The Lord Chancellor, Lord Irvine, has offered his "profound apologies" for a series of blunders in his handling of a student's complaint against Bath University. He admitted his department lacks the resources to operate as an arbitrator of disputes under the ancient university "visitor" system.
The revelations, in a report by a senior civil servant at the Lord Chancellor's Department, obtained by The THES, will cast further doubt on the validity of the quasi-judicial visitorial system and fuel calls to scrap the system in favour of a higher education ombudsman.
The Lord Chancellor acts on behalf of the Queen as "visitor" to 17 universities, where he is expected to be the final arbitrator in staff or student disputes against the institutions. But in the report by the head of the civil law development division at the LCD, Ray Sams, it is admitted:
The LCD has a problem with "resources being outstripped by demand"
The LCD had not a single officer responsible for dealing with visitorial disputes "for almost all of the 1997 calendar year"
"The need to deal with the priorities of the incoming government led to an embargo being placed on visitorial work from May to August 1997 by senior management"
Only one member of the LCD staff, for more than a year, "was able to deal with any but the most basic administration of visitors' cases" and that she was subject to "other ministerial priorities"
It is a "failing of the administrative system" that the department has no formal written framework for setting out how visitorial cases should be dealt with and what sort of timescale complainants can expect to have their cases dealt with".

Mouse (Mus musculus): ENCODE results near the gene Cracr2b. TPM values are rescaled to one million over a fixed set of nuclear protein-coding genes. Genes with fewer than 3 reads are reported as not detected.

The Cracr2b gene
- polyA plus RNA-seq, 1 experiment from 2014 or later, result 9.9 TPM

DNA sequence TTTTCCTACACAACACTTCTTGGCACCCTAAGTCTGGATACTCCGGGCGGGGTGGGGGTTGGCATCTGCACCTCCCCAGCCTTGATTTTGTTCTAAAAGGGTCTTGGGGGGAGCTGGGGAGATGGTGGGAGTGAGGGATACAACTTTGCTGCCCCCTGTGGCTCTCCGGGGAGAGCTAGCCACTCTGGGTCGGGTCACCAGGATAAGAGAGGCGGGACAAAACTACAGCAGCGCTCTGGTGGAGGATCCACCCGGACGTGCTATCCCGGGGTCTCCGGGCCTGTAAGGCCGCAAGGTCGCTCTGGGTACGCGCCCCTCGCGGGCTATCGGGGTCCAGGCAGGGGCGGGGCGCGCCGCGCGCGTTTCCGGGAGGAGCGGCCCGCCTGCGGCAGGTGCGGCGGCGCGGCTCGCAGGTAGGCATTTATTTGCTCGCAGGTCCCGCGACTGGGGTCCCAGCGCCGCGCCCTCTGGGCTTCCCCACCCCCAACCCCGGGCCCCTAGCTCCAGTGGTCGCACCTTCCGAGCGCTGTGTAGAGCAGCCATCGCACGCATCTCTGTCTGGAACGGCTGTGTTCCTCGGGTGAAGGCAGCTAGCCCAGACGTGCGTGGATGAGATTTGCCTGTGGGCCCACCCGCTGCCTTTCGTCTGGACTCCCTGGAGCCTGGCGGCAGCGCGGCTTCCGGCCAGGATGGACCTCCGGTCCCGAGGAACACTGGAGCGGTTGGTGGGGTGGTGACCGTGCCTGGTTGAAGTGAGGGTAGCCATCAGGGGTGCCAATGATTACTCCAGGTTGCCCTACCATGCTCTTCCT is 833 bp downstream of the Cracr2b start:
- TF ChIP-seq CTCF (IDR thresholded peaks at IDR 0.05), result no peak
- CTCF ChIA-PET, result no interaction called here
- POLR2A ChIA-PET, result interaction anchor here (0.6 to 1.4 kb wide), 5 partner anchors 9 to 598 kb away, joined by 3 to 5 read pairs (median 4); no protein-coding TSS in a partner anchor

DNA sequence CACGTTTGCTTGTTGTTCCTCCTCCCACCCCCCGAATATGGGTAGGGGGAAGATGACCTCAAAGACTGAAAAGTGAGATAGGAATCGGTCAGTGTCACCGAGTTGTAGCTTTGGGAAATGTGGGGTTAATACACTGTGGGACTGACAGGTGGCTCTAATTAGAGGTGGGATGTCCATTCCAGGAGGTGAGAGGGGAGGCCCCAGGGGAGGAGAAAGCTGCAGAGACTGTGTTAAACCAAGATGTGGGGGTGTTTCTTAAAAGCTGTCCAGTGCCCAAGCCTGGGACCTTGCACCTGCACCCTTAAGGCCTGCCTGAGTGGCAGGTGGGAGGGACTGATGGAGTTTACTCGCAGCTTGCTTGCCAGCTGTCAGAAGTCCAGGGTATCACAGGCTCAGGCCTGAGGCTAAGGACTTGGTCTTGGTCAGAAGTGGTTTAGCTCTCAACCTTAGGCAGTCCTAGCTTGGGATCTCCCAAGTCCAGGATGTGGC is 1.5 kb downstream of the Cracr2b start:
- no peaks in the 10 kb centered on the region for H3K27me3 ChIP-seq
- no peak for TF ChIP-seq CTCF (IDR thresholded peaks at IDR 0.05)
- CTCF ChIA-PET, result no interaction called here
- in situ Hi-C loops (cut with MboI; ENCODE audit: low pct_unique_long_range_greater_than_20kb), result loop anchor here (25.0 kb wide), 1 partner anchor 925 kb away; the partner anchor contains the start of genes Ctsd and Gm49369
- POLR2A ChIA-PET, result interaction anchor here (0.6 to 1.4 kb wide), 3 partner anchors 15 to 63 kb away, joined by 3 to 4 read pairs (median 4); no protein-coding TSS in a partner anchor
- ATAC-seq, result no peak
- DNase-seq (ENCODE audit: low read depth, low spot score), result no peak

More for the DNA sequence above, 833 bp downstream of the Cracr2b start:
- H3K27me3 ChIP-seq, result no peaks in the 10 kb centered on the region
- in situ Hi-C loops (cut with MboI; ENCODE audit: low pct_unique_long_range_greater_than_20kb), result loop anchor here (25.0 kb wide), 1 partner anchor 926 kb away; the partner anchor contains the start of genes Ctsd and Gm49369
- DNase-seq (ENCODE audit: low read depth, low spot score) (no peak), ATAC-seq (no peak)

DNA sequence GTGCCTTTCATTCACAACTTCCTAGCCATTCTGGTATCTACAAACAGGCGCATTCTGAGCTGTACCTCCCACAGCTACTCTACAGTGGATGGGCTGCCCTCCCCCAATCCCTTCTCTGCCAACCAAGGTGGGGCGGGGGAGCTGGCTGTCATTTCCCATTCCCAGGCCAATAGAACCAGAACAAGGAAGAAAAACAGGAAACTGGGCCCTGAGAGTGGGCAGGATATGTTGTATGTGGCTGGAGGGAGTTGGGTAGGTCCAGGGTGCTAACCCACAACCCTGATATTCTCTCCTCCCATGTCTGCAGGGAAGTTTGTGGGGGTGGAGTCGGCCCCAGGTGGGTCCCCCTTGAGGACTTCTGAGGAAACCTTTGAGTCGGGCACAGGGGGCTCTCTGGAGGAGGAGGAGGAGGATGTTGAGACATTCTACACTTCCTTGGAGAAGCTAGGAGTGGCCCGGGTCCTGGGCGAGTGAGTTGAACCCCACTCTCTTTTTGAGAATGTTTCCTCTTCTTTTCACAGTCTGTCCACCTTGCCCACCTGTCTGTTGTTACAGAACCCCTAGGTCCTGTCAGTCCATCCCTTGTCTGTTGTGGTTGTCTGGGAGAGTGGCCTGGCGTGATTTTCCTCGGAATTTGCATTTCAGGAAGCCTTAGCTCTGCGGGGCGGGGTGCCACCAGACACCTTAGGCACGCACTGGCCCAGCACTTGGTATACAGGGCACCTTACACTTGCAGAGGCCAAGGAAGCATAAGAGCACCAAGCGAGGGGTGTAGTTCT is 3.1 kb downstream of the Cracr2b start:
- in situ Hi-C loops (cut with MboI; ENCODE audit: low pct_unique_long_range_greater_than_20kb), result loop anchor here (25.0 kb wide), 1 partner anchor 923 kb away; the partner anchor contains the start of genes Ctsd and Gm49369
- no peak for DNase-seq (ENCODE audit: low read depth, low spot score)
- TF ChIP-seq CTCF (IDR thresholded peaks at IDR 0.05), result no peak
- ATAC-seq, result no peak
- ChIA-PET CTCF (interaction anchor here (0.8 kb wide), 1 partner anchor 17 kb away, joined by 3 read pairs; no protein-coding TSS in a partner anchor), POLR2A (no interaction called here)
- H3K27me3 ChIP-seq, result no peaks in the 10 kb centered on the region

The damning report was prompted by complaints to the LCD by Neil McDougall, a former postgraduate student of Bath University. Mr McDougall, who has been involved in an eight-year dispute with Bath University over his allegations of poor supervision, inadequate exam procedures and maladministration, believes the LCD's mishandling of two 1996 petitions materially damaged his so far unsuccessful attempts to gain redress.
The LCD's inquiry into its handling of Mr McDougall's visitorial petitions accepts:
It took 19 months for the LCD to consider the matters raised in Mr McDougall's two 1996 petitions to the visitor
The LCD's file on Mr McDougall's complaint was "misplaced for a period"
Six requests to the LCD by Mr McDougall for guidance were ignored
Mr McDougall's repeated requests that his two petitions be dealt with in a specific order, not together, were ignored.
In a letter to Mr McDougall last month, Mr Sams said: "These delays were the result of intense pressure on the limited resources available to deal with visitorial matters. Nevertheless, the department acknowledges that those delays led to uncertainty and anxiety for yourself and I repeat the department's sincere apologies to you for those delays. It is also right that I should acknowledge the department's failure, despite your repeated requests during 1997, to provide you with guidance on procedures and timetables ... those presenting visitorial petitions should be given a clear indication of the procedures to be followed and the timescales for each stage ... I hope that you will be able to accept the department's profound apologies for the anxiety and inconvenience that you were caused as a result of these administrative failings."
Mr Sams confirmed that moves were afoot to correct administrative shortcomings and to provide more resources. However, he confirmed the Lord Chancellor "has concluded that the administrative weaknesses ... do not justify further visitorial intervention and therefore he regards the visitorial matter as closed."
While Mr McDougall is considering legal action for a judicial review, ministers have recently confirmed that while accepting that the visitor system is outdated, they have no plans to abolish it.
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